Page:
We can open up the hallowed halls of justice—those rich wood-panelled chambers choked by stuffy air—by breathing new life into the corpus judicia. We can, we should, we must. The benefits would far outweigh the negative, I am confident.

As President Barack Obama is being thwarted in his attempt to have Merrick Garland confirmed to sit on the US Supreme Court, why not put him on the next bus to Ottawa? We’ll gladly take him.

And we’ll send you our #1 draft choice just as soon as Prime Minister Justin Trudeau picks one. Unlike the US, Canada selects, appoints and places justices all in one throwing motion. No need for a confirmation hearing.

In case you’ve forgotten, this would be called trade and it could be initiated through the President proposing a treaty to get the ball rolling.

But there could be one obstacle: lawyers. As soon as they get hold of the process, they’ll drag it out, delay it interminably, find faults, contest its merits, advise against, claim unconstitutionality, apply for an injunction, and of course, claim damages and costs.

Then comes an appeal.

I guess trading Supreme Court justices is not the only change we need. I rest my case.

This Winter I Journeyed To Attawapiskat

April 12, 2016

[One more poem for #poetrymonth ]

Kozak and Fireman Attawapiskat

This winter I journeyed to Attawapiskat

After two days my friend wanted to leave

Insecurity fell on our heads like a hat.

Although welcomed by a friendly welcome mat

We never before had seen such an intricate weave

This winter I journeyed to Attawapiskat.

Prudent, we chose to rent a safer flat

It was broken into the preceding eve

Insecurity fell on our heads like a hat.

We talked slowly with Danny Metat-

awabin, his passionate voice easy to believe

This winter I journeyed to Attawapiskat.

Misfortune finds force when elders fall flat

The hurt deserve an overdue reprieve

Insecurity fell on our heads like a hat.

Our frozen fingers we were able to combat

Yet, understanding – we’ve yet to achieve

This winter I journeyed to Attawapiskat

Insecurity fell on our heads like a hat.

 

Jody Wilson-Raybould Stung

April 11, 2016

Jody Wilson_Raybould T400x400

A minister of justice so young /

Is prone by inexperience to be stung /

By pundits with glee /

Resembling killer bee /

Oh so quick to the backbench she can be brung. /

A Wump Named Mulcair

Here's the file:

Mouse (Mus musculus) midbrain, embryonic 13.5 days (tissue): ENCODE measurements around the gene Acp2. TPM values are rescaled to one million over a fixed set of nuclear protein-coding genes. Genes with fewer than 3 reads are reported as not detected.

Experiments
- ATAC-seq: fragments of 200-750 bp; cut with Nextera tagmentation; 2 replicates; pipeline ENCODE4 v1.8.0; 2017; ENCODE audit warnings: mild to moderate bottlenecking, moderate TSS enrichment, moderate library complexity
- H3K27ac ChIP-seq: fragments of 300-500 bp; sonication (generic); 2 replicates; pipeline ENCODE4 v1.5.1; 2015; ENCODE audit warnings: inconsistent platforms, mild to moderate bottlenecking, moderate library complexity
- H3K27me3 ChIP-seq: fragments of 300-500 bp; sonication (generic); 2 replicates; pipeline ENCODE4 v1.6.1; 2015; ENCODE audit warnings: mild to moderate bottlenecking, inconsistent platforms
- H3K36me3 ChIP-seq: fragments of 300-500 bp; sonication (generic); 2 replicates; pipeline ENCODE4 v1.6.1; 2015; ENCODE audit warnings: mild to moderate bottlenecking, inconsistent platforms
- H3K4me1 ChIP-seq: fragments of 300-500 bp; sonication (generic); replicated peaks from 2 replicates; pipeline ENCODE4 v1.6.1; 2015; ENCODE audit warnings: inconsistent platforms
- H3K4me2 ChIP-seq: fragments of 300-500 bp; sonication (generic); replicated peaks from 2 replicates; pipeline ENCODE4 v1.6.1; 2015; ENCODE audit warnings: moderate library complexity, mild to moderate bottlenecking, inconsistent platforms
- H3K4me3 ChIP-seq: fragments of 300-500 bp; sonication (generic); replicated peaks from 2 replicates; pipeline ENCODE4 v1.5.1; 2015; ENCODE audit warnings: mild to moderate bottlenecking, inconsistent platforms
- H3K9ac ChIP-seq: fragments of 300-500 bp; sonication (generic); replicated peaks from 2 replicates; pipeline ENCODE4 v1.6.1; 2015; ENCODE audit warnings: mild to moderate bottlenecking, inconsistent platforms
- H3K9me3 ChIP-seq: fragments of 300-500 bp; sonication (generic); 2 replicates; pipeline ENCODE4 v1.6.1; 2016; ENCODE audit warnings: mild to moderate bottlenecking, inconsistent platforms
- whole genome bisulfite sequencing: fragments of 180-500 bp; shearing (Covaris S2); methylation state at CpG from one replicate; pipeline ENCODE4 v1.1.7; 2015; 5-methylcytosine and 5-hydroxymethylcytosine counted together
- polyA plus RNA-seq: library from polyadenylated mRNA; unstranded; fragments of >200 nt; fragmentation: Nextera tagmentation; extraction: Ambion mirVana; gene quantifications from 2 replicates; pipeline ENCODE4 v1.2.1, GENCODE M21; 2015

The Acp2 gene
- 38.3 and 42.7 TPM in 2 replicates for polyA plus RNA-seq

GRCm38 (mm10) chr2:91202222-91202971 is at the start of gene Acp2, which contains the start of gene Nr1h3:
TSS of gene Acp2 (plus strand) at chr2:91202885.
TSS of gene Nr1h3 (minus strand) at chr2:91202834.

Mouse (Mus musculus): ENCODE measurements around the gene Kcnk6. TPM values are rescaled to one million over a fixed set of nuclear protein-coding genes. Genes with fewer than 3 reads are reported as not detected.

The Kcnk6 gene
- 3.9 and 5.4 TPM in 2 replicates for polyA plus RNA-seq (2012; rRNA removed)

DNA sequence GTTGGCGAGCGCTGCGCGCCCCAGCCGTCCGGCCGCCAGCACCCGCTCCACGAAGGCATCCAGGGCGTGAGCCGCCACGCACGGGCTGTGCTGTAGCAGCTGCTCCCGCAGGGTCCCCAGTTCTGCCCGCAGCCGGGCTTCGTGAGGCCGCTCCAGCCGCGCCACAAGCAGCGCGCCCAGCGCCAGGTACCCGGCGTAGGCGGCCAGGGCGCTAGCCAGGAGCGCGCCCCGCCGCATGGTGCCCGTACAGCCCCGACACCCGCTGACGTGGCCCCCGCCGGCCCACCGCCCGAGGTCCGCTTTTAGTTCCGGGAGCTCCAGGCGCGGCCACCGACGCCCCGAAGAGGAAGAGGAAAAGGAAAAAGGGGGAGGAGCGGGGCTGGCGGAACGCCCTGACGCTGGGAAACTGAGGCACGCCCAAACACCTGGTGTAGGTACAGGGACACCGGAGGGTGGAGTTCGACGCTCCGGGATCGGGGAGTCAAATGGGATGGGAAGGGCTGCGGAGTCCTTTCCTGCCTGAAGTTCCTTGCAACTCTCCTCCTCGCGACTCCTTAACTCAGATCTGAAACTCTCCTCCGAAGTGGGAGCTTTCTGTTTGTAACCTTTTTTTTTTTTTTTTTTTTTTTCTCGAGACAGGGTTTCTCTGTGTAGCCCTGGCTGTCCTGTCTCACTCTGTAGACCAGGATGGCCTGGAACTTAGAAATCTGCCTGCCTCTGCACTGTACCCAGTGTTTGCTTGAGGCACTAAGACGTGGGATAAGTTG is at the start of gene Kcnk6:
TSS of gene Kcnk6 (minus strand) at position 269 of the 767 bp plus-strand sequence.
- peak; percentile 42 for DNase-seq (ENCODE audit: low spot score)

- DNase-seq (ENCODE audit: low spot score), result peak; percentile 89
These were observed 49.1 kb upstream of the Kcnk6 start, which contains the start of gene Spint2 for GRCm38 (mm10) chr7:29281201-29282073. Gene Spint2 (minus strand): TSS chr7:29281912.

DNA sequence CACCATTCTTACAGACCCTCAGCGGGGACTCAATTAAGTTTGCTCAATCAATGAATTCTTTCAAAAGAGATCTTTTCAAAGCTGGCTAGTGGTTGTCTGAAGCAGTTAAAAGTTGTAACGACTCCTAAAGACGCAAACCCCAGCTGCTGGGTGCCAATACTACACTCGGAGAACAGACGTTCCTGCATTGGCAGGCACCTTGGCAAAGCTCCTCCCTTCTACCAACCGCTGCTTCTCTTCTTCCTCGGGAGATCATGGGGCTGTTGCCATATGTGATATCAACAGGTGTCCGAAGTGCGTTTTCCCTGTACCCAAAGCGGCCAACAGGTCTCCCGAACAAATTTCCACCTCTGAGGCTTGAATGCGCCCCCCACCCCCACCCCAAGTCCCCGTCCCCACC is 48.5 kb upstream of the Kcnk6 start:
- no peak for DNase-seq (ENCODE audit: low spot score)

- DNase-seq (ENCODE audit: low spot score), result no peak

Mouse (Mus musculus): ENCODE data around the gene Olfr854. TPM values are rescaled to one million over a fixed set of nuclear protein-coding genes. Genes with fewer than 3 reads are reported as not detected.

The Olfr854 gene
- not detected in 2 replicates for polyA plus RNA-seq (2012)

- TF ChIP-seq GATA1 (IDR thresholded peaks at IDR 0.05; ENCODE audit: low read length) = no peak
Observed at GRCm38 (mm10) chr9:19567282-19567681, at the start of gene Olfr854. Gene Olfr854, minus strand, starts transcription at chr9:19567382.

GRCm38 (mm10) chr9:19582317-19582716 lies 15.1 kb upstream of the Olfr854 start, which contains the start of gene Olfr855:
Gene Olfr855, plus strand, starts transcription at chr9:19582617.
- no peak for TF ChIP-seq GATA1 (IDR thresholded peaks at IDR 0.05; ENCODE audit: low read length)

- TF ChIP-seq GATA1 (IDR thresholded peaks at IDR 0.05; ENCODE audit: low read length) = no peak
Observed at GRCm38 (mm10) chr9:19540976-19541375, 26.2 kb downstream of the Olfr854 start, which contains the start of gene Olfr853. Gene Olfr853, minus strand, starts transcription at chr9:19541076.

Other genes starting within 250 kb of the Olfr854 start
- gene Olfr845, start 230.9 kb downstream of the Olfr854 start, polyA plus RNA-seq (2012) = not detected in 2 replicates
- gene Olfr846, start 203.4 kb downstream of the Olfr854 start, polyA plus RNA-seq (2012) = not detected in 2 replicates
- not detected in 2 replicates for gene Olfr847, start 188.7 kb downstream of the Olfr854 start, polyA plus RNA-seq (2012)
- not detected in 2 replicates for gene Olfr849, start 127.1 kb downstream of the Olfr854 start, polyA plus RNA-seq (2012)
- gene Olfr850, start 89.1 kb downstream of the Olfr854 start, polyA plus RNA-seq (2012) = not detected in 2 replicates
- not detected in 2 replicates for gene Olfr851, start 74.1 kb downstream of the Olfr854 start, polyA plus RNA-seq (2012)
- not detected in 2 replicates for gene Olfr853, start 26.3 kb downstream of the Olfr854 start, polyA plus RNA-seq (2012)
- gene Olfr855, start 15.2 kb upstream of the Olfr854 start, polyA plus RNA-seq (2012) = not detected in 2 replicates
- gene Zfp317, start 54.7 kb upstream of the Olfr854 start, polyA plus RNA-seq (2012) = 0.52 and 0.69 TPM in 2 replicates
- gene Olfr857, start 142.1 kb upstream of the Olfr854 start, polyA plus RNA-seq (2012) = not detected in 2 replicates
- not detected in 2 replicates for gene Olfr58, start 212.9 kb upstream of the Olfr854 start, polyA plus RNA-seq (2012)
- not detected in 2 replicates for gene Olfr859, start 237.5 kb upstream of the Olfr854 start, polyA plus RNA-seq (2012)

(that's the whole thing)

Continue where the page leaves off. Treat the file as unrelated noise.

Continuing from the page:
April 9, 2016

Thomas-Mulcair

There once was a wump named Mulcair
A leader with face full of hair
The election he lost
Caused a fury of frost
And of this he remains quite aware.

[for #poetrymonth]

Portraits from On The Ice Road

February 22, 2016
Kozak and Fireman Attawapiskat

In Attawapiskat, Ontario, photojournalist Nick Kozak(left) and Antoine Fireman walk on water, albeit frozen, on Feb 12, 2016. “I live in the bush, I didn’t have an education, only 6, only as far as I go,” says Fireman. But he has much knowledge neither Kozak nor I possess. Photo by Jack Locke.

I’m proud of my 16-day odyssey travelling, writing, and photographing the people and places along northern Ontario’s ice roads with photojournalist Nick Kozak. Beginning in Toronto, north to Attawapiskat, and then back we went.  The blog Portraits from On The Ice Road tells a healthy fraction of the story. There’ll be more to come.

On New Year’s Eve My Vision Grows Wider

January 1, 2016

 

On New Year’s Eve my vision grows wider/

I party at Patty’s, eat chicken and rice/

I don’t give a damn cause of the cider./

 

Our talking starts low but proceeds louder

The discussion is critical, yet nice

On New Year’s Eve my vision grows wider.

 

Dog Willy is a constant invader

Dear dog who wants to hump we don’t entice

I don’t give a damn cause of the cider.

 

Patty’s story about her weed eater

Is a metaphor for Jesus Christ

On New Year’s Eve my vision grows wider.

 

So many plants, hardly a single spider

I was only bitten once or twice

I don’t give a damn cause of the cider.

 

When a taxi refuses this rider

At this late hour grimy bus will suffice

On New Year’s Eve my vision grows wider

I don’t give a damn cause of the cider.

 

Journalism training in Fort Albany

December 11, 2015

As I wrap up my 7 months of teaching journalism on the Fort Albany First Nation near James Bay in northern Ontario, the following photos by Leo Metatawabin sum up the experience. As Leo takes photos, Mike Koostachin records a live radio broadcast with a handheld recorder, as the extraordinary X, Xavier Inishinapay, interviews Thomas Scott and Sage Friday at CKFA radio 90.1 FM in Fort Albany. The pics were printed in Wawatay News on p. 19.